USPTO Issues New Guidance on Subject Matter Eligibility

Previously featured on Michael Best’s Software and Section 101 blog on January 29, 2019, Michael Best IP attorney Greg Helding wrote:

In 2014, the Supreme Court’s Alice took computer-implemented inventions down the rabbit hole. Since then, lower courts, the USPTO, practitioners, and applicants all have struggled to come to consensus on what constitutes an abstract idea, and what it means for claims to be “directed to” an abstract idea. This has resulted in the Alice/Mayo test having been applied inconsistently by courts and USPTO personnel. Consequently, in this Alice’s wonderland, uncertainty prevails and abstract idea jurisprudence reigns like the Queen of Hearts. Addressing this uncertainty, the USPTO released the 2019 Revised Patent Subject Matter Eligibility Guidance on January 7, 2019. In the Guidance, the USPTO acknowledges the current state of affairs, noting that “something needs to be done to increase clarity and consistency” in the application of Section 101. The Guidance is that something.

The Guidance includes two major changes from prior procedures for determining subject matter eligibility. The first change is a new way to identify abstract ideas, which supersedes the previous “Eligibility Quick Reference Sheet Identifying Abstract Ideas.” Responding to the increasing difficulty for Examiners to apply the “growing body of precedent” regarding what constitutes abstract ideas in “a predictable manner,” the Guidance “extracts and synthesizes key concepts identified by the courts” into three subject matter groupings: 1) mathematical concepts, 2) certain methods of organizing human activity, and 3) mental processes. The Guidance includes the possibility of other abstract ideas that do not fall into these three categories, but notes that this is a “rare circumstance.” The second change clarifies what it means for a claim to be “directed to” a judicial exception (e.g., an abstract idea). Under the Guidance, a claim is not “directed to” a judicial exception if the claim as a whole integrates the recited judicial exception into a “practical application” of the judicial exception.

The Guidance incorporates these changes into a Revised Step 2A of the Alice/Mayo test (replacing the current Step 2A). Revised Step 2A is a two-pronged inquiry, which Examiners are to follow when determining whether a claim is directed to a judicial exception.

Prong One:  In Prong One, the Examiner evaluates whether the claim recites a judicial exception. The Examiner must identify specific claim limitations that the Examiner believes recite judicial exception. When the judicial exception is an abstract idea, the Examiner must now determine whether the identified limitations fall within the subject matter groupings for abstract ideas. If the claim does not recite a judicial exception (i.e., a law of nature, natural phenomenon, or subject matter within the groupings), then the claim is eligible at Prong One. If the claim recites a judicial exception, the Examiner performs further analysis under Prong Two.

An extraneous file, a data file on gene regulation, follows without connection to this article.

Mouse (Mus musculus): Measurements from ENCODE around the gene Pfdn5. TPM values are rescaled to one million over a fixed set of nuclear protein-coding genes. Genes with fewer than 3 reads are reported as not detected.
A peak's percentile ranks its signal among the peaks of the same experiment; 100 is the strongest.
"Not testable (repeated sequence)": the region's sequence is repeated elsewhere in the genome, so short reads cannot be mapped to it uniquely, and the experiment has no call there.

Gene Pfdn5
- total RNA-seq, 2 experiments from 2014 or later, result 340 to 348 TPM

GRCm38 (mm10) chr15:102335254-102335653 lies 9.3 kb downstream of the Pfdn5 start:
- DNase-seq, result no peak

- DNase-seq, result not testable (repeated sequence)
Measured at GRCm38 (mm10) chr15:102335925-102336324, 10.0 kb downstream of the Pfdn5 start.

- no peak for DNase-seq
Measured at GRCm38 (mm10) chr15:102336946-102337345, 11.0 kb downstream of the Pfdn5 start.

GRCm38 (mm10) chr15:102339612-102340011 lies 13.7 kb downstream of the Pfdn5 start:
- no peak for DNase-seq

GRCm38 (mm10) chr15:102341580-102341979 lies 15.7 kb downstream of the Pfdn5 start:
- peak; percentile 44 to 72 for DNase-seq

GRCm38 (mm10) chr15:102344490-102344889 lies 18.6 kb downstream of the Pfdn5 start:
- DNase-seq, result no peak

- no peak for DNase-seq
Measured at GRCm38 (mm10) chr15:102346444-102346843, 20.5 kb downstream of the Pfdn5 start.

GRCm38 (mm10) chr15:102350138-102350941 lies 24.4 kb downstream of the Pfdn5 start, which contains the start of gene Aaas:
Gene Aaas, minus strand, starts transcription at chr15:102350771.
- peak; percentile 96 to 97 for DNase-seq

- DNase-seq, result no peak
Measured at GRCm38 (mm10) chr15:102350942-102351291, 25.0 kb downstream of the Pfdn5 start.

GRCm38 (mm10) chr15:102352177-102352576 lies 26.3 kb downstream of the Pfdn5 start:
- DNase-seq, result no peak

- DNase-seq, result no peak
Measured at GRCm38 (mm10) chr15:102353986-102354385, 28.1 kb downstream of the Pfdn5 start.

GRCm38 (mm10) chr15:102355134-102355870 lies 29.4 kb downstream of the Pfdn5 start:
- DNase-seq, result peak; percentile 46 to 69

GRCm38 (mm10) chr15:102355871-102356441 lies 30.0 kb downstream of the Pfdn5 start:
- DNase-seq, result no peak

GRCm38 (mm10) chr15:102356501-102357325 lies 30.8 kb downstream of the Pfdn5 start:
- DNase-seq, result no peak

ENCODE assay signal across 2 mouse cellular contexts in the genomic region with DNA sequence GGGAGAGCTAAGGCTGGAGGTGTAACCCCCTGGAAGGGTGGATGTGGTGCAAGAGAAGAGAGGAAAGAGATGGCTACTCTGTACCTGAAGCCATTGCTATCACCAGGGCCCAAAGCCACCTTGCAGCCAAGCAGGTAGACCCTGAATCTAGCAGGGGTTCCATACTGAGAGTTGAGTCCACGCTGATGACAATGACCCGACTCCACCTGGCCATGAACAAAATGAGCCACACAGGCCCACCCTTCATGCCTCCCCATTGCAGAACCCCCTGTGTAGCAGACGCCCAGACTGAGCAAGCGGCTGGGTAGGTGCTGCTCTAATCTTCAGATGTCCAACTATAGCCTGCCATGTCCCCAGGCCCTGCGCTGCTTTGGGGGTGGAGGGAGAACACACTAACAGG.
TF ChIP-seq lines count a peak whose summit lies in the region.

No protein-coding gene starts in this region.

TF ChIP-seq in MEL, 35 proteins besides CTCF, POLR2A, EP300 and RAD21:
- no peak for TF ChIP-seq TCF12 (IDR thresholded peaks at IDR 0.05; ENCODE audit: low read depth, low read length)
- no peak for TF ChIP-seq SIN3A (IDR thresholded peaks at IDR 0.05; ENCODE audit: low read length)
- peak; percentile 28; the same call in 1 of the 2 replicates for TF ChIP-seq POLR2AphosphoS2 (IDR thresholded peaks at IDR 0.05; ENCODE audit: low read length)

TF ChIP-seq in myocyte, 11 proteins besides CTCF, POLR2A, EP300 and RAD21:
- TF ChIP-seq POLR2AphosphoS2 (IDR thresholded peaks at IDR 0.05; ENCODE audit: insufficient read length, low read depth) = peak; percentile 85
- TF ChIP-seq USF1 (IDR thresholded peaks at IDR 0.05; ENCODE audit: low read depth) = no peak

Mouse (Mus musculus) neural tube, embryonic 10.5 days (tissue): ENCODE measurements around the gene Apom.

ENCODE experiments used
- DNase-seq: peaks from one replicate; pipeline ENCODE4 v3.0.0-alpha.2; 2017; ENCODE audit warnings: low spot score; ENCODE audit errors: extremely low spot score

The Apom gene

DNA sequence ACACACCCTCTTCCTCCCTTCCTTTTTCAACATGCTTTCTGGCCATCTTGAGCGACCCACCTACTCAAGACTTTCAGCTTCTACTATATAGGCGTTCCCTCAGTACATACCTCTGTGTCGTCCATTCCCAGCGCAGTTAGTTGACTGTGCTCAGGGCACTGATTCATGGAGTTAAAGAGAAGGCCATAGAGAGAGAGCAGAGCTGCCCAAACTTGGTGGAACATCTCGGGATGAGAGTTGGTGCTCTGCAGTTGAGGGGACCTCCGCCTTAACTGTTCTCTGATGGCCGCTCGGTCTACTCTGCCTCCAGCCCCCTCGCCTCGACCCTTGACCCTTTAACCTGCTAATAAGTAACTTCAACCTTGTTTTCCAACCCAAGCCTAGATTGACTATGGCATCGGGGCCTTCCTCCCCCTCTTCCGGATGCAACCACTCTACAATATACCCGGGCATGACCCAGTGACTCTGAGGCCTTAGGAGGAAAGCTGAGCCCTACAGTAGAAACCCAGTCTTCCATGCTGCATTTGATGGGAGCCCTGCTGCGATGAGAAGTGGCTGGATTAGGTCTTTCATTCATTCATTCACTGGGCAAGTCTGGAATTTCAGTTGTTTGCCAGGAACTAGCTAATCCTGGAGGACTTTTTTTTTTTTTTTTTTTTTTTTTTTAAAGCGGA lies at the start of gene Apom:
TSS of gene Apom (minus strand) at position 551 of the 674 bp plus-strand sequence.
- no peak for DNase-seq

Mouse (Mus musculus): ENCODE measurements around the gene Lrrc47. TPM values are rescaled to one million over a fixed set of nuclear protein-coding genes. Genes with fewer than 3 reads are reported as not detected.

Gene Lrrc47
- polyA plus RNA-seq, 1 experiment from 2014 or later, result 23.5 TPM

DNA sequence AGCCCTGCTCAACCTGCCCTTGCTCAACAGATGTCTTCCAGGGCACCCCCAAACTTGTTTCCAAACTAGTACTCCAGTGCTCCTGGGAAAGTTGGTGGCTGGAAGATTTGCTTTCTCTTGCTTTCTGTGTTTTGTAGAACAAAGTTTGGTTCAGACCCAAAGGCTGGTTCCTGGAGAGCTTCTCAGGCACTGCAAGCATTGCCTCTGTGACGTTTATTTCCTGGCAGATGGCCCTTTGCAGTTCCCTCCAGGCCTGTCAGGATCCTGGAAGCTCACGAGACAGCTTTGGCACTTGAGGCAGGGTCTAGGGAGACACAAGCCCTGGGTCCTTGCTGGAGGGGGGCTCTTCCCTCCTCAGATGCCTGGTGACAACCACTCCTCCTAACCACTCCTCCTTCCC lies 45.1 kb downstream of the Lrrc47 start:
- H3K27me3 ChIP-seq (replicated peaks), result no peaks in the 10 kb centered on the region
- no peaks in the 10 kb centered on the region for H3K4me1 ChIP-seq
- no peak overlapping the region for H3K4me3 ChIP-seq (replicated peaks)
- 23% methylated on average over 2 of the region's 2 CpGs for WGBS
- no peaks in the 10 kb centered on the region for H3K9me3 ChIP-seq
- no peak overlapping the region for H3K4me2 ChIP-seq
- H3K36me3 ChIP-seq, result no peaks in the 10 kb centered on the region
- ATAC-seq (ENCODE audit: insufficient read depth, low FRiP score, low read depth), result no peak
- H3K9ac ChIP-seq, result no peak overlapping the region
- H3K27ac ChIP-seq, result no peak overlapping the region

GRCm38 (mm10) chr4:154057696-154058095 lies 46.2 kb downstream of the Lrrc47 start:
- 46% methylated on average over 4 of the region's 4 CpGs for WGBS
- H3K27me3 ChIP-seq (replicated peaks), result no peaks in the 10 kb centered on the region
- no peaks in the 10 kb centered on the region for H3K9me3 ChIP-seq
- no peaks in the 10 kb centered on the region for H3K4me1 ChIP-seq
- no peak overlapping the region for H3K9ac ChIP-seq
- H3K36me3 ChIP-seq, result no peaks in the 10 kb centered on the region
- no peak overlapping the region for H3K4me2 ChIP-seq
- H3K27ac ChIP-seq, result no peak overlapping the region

Prong Two:  In Prong Two, the Examiner evaluates whether the claim as a whole integrates the recited judicial exception into a practical application of the exception. In making this determination, Examiners are to evaluate additional claim elements. The following considerations are indicative of additional claim elements that integrate the exception into a practical application:

  • an element that reflects an improvement in the functioning of a computer, or an improvement to another technology or technical field;
  • an element that applies or uses a judicial exception to effect a particular treatment or prophylaxis for a disease or medical condition;
  • an element that implements a judicial exception with, or uses a judicial exception in conjunction with, a particular machine or manufacture that is integral to the claim;
  • an element that effects a transformation or reduction of a particular article to a different state or thing; and
  • an element that applies or uses the judicial exception in some other meaningful way beyond generally linking the use of the judicial exception to a particular technological environment, such that the claim as a whole is more than a drafting effort designed to monopolize the exception.

Claims that integrate the exception into a practical application are not “directed to” the exception, and are therefore patent-eligible.

Although not a change in procedure per se, it is important to note that, under the Guidance, Revised Step 2A does not evaluate whether the additional elements are well-understood, routine, or conventional activity. The Guidance reminds Examiners that “a claim that includes conventional elements may still integrate an exception into a practical application.” As noted in the Guidance itself, it does not have the force and effect of law. However, it is nevertheless a significant development because it directs the operations of the USPTO and its personnel. As noted in the Guidance, “[a]ll USPTO personnel are, as a matter of internal agency management, expected to follow the guidance.” While its effects remain to be seen, the initial indications are that the new Guidance may lead to a reduction in “abstract idea” rejections in applications covering software and computer-related inventions.

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